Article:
IBRC gets a stay of execution as liquidation drags on
Reprieve for staff as Noonan's plan for quick wind-down left in tatters
BANK staff facing the axe because of the liquidation of IBRC have been given a reprieve that will see many kept on much longer than expected to manage up to €16bn of state-owned loans.
The prospect of some staff keeping their jobs for an extra five months was raised after the Minister for Finance was forced to tear up the timetable for the liquidation of Irish Bank Resolution Corp (IBRC), the former Anglo Irish Bank.
IBRC has around 800 staff who have been working on rolling short-term contracts since the bank went into liquidation in February.
When IBRC was put into liquidation in February, special liquidators Kieran Wallace and Eamonn Richardson of KPMG were charged with completing the valuation of around €16bn of former Anglo assets by June, and selling them or shifting them to NAMA by the end of July.
That timetable has now been scrapped as unrealistic. The liquidators are understood to be planning to contact individual staff over the coming days to tell them how they are affected by the changes.
Yesterday, the special liquidators said in a statement that the minister has now given them have until the end of November to complete the valuation of IBRC's loans, and have until the end of the year to sell off as much of the bank's assets as possible.
More time is need to maximise the liquidators' chances of recovering value from the bust bank, a spokesman said.
UBS and PwC have been hired to complete independent valuations on all assets that make up the remaining €12bn to €16bn of former Anglo assets.
Liquidators can only sell assets once those individual valuations have been done, because their instructions are to only sell where offers are received that are equal to or in excess of the valuation price.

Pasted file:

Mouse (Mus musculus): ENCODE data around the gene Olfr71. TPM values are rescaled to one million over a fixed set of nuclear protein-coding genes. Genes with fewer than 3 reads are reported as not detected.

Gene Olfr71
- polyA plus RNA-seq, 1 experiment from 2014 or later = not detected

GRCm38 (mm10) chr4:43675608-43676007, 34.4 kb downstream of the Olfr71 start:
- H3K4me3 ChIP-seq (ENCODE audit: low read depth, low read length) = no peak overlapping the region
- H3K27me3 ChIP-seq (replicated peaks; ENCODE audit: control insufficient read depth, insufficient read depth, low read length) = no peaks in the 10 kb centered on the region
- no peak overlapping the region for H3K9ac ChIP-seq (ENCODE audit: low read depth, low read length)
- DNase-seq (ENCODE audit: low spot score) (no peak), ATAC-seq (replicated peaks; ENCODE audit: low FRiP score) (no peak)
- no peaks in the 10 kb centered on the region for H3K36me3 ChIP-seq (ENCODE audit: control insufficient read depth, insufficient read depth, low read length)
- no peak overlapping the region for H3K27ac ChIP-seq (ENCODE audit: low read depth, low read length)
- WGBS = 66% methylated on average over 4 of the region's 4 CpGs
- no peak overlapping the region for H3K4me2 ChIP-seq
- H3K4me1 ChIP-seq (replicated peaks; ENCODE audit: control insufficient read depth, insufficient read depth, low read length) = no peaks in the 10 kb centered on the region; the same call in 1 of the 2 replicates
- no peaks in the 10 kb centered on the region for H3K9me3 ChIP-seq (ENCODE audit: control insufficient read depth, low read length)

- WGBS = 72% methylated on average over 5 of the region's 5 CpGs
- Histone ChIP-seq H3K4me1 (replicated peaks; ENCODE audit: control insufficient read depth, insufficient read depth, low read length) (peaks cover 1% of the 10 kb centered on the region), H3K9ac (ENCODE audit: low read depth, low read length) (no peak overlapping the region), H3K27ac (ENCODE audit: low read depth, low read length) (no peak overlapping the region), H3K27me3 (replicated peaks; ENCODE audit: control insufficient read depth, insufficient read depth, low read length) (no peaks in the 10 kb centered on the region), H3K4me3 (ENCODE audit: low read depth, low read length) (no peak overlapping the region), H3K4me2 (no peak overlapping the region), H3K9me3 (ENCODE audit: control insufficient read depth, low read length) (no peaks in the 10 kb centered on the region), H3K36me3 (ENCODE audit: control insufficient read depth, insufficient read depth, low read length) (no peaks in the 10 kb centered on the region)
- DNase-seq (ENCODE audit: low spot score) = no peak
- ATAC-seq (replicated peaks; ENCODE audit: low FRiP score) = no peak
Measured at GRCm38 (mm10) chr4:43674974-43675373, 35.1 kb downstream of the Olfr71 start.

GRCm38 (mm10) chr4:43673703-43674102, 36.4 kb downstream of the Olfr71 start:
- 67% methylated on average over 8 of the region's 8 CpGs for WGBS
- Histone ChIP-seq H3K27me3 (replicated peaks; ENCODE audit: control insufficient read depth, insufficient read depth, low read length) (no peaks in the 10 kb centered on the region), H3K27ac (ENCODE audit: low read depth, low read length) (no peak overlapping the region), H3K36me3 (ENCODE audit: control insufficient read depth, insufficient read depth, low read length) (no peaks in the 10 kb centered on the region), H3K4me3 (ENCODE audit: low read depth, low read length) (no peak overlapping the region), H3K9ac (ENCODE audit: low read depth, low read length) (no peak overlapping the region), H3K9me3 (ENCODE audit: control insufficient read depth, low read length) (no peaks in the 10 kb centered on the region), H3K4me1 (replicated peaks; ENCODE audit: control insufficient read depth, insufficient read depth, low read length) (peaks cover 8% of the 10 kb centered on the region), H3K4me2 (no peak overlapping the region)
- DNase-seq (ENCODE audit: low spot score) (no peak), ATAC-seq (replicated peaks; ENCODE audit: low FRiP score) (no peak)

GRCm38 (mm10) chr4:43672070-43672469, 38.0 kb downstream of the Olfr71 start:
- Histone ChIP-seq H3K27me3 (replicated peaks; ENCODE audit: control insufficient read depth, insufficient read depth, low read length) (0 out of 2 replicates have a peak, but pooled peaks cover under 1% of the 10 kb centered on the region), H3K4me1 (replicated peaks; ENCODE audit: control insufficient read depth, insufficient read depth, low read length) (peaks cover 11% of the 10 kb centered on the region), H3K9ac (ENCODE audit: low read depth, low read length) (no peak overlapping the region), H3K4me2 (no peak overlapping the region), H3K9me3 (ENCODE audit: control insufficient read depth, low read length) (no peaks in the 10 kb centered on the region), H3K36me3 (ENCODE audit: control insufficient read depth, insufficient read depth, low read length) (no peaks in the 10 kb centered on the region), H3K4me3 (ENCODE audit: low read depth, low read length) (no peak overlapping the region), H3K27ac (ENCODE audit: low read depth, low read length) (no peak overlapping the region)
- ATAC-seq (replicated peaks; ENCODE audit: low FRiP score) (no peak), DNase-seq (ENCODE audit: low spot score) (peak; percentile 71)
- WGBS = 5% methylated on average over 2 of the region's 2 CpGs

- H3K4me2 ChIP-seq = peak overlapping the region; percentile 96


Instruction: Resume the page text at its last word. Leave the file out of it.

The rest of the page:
However, the extension will be seen by many as confirmation that the IBRC liquidation plans were rushed when emergency legislation was pushed through the Oireachtas in a single night in February.
A statement setting out the new timetable also provided fresh clarity on the liquidation process.
Once the sale process gets under way in earnest, loans will be offered for sale either singly or bundled into portfolios.
Loans can be sold as soon as they have been independently valued, so it is not a case of waiting until the entire portfolio has been assessed before bidding gets under way.
Unlike the case at NAMA, individual borrowers whose loans are being sold can bid to "buy" them, including offering less than the amount owed, under the plan.
Any loans or other assets not sold will be transferred to the National Asset Management Agency (NAMA). The agency will pay the liquidators the valuation price in so-called NAMA bonds – a form of IOU.
Sources close to the process say the extension has been given because the valuation process is more complicated than anticipated. As well as assessing the individual status of loans the valuation process includes applying a discount of 2.32pc of face value to all loans. It is to take into account security and title issues, the liquidators said in a statement.